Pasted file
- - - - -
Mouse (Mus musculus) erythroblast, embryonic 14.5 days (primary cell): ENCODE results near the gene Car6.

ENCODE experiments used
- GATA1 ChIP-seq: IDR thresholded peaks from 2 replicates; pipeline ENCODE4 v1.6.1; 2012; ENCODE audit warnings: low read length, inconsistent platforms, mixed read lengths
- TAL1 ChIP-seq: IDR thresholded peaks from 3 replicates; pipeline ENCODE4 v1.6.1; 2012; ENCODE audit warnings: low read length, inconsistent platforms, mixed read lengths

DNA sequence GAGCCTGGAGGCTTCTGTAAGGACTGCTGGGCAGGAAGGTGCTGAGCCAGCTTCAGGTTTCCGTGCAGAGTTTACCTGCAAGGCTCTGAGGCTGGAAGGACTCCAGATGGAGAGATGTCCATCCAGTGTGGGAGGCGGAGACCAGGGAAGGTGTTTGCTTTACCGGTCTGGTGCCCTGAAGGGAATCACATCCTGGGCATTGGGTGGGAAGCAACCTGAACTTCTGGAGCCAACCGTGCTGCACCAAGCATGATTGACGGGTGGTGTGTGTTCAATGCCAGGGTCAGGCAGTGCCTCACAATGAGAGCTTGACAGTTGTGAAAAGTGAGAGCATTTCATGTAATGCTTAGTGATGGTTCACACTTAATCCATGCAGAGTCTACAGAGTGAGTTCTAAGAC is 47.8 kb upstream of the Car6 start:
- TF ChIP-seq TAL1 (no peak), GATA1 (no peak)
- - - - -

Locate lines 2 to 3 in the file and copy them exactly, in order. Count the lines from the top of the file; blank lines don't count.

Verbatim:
ENCODE experiments used
- GATA1 ChIP-seq: IDR thresholded peaks from 2 replicates; pipeline ENCODE4 v1.6.1; 2012; ENCODE audit warnings: low read length, inconsistent platforms, mixed read lengths